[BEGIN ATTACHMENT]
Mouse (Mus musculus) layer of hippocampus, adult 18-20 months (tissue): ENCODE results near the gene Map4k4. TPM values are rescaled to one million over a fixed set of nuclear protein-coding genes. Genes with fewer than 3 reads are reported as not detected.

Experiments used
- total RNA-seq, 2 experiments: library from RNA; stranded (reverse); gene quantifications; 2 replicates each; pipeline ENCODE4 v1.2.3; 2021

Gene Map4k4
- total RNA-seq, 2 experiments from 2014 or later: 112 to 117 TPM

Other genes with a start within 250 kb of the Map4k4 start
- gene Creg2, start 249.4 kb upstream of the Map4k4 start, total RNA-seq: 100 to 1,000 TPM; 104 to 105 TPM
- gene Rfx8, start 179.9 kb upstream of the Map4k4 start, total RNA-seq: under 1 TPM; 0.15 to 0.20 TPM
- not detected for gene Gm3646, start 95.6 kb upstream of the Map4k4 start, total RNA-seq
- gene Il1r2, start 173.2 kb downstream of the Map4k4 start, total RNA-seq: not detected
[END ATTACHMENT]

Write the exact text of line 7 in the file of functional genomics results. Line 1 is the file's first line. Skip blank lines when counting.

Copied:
- gene Creg2, start 249.4 kb upstream of the Map4k4 start, total RNA-seq: 100 to 1,000 TPM; 104 to 105 TPM